Now there came to Ephesus a Jew named Apollos, a native of Alexandria. He was an eloquent man, well-versed in the scriptures. He had been instructed in the Way of the Lord; and he spoke with burning enthusiasm and taught accurately the things concerning Jesus, though he knew only the baptism of John. He began to speak boldly in the synagogue; but when Priscilla and Aquila heard him, they took him aside and explained the Way of God to him more accurately. And when he wished to cross over to Achaia, the believers encouraged him and wrote to the disciples to welcome him. On his arrival he greatly helped those who through grace had become believers, for he powerfully refuted the Jews in public, showing by the scriptures that the Messiah is Jesus. (Acts 18:24-28, NRSV)
With the exception of a brief mention in the next verse, this is all we see of Apollos in Acts. Everything else we know about him comes from Paul’s letters, primarily First Corinthians (there’s also one brief and rather uninformative mention in Titus 3:13, but that’s it).
At the beginning of First Corinthians, Apollos seems to be part of an ongoing controversy in the Corinthian church. Moreover, by the end of that letter, we read this: “Now concerning our brother Apollos, I strongly urged him to visit you with the other brothers, but he was not at all willing to come now. He will come when he has the opportunity” (1 Cor 16:12).
Apollos, apparently, was no longer in Corinth. And though Paul tried to convince him to visit, the man was unwilling. We don’t know why. But to me, Paul’s statement that Apollos “will come when he has the opportunity” almost sounds like wishful thinking: Don’t worry, he’ll be there. Just be patient.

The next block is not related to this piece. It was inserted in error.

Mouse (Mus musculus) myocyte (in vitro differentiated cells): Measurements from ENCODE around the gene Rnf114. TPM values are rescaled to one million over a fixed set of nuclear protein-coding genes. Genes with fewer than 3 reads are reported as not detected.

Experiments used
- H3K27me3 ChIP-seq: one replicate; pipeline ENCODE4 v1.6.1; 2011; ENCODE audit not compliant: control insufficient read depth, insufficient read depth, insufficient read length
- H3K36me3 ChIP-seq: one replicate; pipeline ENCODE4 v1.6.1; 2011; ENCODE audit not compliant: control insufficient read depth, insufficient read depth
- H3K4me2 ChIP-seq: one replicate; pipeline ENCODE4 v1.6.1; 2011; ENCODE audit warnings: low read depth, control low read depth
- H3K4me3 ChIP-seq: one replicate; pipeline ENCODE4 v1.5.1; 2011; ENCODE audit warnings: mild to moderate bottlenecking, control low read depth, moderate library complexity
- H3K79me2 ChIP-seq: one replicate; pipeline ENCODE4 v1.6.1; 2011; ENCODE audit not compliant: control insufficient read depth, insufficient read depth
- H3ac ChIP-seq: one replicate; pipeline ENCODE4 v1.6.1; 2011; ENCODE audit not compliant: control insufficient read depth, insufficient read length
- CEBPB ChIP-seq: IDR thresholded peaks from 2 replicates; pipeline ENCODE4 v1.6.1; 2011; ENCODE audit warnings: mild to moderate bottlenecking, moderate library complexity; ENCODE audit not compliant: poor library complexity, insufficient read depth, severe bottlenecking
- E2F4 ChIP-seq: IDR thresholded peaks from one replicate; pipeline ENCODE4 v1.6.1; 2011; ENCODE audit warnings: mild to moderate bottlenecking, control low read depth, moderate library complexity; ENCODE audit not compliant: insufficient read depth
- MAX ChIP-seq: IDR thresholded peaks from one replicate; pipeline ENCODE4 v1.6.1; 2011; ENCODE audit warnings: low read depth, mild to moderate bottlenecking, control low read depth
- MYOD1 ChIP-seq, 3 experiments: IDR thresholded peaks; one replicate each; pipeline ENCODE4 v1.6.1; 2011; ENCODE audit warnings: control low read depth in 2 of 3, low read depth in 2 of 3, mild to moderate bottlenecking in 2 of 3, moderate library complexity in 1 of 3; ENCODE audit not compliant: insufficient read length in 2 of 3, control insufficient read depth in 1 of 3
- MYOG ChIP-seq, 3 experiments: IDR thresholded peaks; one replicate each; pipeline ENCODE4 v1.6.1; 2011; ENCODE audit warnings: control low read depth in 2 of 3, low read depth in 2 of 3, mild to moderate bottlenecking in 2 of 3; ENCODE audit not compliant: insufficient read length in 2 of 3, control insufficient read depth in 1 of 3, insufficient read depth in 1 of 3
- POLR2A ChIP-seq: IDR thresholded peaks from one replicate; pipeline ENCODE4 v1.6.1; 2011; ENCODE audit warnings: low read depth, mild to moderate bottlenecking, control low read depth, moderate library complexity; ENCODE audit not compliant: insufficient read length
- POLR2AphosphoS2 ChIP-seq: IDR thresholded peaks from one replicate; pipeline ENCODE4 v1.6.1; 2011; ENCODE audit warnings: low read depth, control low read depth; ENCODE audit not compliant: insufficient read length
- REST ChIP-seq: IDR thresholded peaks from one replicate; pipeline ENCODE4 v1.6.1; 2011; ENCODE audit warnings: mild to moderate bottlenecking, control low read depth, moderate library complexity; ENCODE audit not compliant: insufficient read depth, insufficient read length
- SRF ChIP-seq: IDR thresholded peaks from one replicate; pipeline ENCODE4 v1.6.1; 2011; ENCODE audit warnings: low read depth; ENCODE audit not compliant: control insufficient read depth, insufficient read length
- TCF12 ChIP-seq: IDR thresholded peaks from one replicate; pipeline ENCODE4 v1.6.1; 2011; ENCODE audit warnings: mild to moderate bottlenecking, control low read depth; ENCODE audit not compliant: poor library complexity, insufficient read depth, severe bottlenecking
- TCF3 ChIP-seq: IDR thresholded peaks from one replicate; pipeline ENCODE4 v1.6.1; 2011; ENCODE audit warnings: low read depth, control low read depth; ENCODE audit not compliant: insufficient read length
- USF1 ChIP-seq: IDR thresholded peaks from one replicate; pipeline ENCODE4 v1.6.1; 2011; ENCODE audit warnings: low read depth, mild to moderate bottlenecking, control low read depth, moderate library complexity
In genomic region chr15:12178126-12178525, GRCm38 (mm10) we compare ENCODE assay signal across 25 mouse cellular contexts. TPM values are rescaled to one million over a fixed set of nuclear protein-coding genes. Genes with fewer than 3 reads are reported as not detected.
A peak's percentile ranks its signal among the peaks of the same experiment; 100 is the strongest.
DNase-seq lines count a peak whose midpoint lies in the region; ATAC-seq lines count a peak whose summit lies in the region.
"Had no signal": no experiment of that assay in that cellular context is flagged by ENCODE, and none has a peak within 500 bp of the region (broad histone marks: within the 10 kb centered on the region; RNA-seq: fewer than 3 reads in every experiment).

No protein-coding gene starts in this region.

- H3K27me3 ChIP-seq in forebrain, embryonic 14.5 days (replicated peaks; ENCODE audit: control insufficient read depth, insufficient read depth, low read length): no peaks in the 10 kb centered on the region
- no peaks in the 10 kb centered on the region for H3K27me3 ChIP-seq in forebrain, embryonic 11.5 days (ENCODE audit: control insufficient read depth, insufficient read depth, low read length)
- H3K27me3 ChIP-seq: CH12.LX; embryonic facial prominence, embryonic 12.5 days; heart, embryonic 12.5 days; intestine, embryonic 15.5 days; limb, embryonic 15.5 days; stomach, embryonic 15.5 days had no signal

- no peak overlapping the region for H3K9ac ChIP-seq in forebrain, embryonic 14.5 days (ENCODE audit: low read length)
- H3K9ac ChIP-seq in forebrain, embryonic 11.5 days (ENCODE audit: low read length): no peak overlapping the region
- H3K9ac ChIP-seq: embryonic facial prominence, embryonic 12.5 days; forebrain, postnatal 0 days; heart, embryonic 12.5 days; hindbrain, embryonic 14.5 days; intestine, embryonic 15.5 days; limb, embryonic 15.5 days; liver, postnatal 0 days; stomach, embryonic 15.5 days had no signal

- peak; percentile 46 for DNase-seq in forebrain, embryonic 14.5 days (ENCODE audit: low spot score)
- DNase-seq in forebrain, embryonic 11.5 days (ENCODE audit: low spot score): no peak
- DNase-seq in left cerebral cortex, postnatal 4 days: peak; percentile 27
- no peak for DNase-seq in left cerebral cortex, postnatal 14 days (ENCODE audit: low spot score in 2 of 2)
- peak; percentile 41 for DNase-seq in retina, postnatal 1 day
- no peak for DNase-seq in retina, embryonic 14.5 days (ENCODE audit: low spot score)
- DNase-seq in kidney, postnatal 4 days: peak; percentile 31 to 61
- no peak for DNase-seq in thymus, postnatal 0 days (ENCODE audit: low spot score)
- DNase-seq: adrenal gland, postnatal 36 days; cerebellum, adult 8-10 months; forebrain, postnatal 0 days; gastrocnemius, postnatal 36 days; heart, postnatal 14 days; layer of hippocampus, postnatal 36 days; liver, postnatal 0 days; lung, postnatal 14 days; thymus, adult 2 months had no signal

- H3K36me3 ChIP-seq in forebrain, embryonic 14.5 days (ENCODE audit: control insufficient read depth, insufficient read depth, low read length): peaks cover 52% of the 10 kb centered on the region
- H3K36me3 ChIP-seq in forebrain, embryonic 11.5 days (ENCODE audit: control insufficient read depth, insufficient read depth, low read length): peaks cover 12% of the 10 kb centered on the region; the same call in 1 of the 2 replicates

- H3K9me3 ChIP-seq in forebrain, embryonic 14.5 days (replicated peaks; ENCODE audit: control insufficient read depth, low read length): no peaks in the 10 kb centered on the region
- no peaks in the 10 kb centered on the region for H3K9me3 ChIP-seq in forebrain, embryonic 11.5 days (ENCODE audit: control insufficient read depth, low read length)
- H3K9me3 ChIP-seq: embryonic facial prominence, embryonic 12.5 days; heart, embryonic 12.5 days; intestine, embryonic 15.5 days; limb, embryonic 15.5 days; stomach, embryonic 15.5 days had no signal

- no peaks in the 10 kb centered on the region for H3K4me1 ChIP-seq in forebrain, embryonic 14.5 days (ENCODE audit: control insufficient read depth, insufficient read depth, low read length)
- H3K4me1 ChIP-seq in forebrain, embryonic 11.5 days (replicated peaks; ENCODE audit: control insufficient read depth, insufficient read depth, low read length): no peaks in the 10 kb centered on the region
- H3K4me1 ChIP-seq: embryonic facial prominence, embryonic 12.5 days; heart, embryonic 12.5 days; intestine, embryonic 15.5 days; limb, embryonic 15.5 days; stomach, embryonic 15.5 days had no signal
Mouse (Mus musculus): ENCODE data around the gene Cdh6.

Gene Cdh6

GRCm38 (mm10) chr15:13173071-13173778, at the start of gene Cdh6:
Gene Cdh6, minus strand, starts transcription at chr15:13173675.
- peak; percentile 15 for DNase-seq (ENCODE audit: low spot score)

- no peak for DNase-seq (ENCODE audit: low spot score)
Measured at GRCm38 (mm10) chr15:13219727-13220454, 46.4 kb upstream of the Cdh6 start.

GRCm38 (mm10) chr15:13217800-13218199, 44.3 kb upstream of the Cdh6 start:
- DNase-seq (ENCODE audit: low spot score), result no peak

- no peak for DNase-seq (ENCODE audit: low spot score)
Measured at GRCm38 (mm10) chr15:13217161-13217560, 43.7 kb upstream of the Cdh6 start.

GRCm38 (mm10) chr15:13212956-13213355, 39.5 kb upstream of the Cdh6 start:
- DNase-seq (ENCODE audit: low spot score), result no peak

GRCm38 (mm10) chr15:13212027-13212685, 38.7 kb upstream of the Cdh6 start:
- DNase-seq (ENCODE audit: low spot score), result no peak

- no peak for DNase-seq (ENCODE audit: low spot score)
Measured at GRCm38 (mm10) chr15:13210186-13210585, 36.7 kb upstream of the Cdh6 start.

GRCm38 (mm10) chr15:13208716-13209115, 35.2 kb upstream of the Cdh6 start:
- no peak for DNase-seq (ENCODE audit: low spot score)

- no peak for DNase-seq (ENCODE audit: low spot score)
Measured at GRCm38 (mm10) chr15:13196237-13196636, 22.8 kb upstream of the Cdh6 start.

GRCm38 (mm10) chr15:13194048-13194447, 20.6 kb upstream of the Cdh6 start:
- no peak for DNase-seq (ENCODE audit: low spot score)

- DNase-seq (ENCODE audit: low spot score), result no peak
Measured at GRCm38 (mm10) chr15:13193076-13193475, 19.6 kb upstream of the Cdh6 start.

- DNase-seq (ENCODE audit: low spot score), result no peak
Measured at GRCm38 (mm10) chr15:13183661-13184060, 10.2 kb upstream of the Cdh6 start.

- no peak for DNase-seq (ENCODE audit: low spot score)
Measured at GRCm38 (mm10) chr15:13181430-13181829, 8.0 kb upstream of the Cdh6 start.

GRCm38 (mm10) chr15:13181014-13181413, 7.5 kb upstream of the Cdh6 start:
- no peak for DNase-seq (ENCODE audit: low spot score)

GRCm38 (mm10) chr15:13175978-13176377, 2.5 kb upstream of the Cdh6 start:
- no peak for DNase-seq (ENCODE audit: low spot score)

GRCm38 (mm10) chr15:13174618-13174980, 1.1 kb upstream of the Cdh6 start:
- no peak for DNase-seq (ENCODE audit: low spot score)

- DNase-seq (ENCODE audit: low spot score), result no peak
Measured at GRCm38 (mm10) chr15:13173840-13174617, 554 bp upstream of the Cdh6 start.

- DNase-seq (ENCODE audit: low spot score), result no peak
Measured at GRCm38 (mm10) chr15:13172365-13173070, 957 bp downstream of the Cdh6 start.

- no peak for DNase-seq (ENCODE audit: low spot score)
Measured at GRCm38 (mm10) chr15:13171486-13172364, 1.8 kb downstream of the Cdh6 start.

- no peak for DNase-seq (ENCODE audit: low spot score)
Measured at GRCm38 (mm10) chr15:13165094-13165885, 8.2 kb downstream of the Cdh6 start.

We’ll unpack what Luke says about Apollos in the next post. But then we’ll need to come back to First Corinthians to round out the story.
5 thoughts on “When pastors leave”
Excellent assessment of the situation.
Shalom: The problem has two side of the equation …. but only one side is mentioned. What are the five main reasons that pastors either resign or are terminated? Riddle me this? Why are the causes ignored?
Hi, Joseph. My purpose in bringing up the issue of the social dynamics of churches going through a pastoral transition is for the sake of creating some context for the interpretation of the text, rather than writing an essay on pastoral transitions. If you want to simply say what you believe the “5 main reasons” are, please go ahead! But I’m not sure what you mean by the question, “Why are the causes ignored?” Do you mean in this post, or in general? If you mean the post, again, the purpose of the post is not to go into detail on the subject, but to give a social dimension to the interpretation of the text. But if you mean in general, I can assure you that they are not in fact ignored, even if not discussed as widely as they could or should be–especially in the context of a local congregation. Much of the anecdotal and empirical literature on ministry deals with such topics, and I am part of a consortium of people who either study this and/or work directly with pastors.
I totally understand your point and I agree with you 100%.
Shalom I am making a Nazir path for the next 40 days. So I shall make no more posts….. unless I am paid to do so. B”H